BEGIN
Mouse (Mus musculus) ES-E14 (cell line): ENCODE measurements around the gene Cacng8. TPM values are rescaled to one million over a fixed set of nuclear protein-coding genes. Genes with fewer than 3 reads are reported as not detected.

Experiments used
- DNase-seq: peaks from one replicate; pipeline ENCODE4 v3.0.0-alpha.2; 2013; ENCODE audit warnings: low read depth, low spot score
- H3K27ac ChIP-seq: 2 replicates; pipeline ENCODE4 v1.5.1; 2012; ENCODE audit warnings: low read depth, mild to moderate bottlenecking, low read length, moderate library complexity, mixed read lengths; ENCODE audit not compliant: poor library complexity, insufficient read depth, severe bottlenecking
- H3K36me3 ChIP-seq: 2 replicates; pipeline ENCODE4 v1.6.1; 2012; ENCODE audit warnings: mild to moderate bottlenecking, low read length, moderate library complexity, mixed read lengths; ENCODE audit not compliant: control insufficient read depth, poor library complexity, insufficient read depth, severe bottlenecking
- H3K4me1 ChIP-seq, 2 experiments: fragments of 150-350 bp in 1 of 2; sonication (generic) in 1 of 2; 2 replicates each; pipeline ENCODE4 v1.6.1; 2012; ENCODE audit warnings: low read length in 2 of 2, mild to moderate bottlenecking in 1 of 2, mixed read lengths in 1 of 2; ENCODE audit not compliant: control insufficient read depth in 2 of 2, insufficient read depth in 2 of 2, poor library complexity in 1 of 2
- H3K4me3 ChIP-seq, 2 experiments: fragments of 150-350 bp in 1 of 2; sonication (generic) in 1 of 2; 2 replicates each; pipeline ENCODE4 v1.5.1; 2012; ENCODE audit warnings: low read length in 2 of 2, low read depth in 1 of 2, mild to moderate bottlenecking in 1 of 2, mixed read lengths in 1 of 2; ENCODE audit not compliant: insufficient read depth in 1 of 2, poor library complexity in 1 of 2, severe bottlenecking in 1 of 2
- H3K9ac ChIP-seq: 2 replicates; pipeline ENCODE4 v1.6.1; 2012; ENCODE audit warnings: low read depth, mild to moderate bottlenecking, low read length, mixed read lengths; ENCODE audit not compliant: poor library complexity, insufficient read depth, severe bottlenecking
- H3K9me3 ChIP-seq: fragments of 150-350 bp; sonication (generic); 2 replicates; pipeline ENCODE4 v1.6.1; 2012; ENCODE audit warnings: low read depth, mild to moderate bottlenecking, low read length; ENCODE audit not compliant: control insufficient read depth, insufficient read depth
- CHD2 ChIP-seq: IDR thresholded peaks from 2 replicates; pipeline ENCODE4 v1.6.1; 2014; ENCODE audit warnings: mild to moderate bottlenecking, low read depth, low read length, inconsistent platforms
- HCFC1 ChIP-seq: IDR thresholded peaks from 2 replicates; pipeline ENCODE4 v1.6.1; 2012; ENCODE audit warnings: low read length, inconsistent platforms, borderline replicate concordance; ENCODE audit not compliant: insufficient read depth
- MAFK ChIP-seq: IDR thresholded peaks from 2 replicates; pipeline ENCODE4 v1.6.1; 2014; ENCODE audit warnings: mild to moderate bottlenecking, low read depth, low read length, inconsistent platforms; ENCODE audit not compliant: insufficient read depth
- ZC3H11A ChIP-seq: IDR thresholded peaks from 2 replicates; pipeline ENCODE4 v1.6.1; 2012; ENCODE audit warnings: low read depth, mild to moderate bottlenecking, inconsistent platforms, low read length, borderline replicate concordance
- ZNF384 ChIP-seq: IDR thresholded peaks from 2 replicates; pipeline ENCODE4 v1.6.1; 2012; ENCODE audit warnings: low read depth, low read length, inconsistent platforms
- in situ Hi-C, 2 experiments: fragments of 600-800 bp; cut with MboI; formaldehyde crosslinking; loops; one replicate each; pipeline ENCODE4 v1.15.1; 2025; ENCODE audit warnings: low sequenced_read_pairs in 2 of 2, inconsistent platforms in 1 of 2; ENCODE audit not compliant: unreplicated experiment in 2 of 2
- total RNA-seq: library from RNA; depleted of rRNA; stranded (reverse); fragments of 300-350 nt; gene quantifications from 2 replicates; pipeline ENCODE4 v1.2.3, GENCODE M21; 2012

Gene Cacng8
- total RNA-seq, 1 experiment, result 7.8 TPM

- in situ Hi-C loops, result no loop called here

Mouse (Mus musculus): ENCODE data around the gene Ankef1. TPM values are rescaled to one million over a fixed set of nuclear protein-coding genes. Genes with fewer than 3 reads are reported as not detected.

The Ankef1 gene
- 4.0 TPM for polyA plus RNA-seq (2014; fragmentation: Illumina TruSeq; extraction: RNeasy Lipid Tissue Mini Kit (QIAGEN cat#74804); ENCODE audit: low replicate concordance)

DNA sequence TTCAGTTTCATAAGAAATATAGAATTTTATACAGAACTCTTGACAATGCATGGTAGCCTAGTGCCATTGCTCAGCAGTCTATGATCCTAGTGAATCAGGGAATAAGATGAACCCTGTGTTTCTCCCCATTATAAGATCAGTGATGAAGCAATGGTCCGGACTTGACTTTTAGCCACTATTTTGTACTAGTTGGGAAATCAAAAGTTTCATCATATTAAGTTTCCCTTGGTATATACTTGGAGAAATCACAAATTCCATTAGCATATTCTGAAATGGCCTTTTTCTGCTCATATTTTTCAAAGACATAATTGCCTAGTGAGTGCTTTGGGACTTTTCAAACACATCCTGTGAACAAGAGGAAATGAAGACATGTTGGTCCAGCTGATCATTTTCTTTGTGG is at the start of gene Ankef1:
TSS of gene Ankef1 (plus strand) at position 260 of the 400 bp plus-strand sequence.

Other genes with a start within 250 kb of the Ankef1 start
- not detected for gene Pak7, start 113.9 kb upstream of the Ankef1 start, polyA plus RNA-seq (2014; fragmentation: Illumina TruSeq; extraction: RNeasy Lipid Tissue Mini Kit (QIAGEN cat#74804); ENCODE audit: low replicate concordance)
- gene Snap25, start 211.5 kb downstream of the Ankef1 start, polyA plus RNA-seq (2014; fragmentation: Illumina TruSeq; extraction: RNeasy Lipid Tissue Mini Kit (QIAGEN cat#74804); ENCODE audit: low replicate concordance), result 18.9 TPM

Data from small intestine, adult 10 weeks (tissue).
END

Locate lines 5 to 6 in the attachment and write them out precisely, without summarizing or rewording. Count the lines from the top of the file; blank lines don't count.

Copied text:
- H3K36me3 ChIP-seq: 2 replicates; pipeline ENCODE4 v1.6.1; 2012; ENCODE audit warnings: mild to moderate bottlenecking, low read length, moderate library complexity, mixed read lengths; ENCODE audit not compliant: control insufficient read depth, poor library complexity, insufficient read depth, severe bottlenecking
- H3K4me1 ChIP-seq, 2 experiments: fragments of 150-350 bp in 1 of 2; sonication (generic) in 1 of 2; 2 replicates each; pipeline ENCODE4 v1.6.1; 2012; ENCODE audit warnings: low read length in 2 of 2, mild to moderate bottlenecking in 1 of 2, mixed read lengths in 1 of 2; ENCODE audit not compliant: control insufficient read depth in 2 of 2, insufficient read depth in 2 of 2, poor library complexity in 1 of 2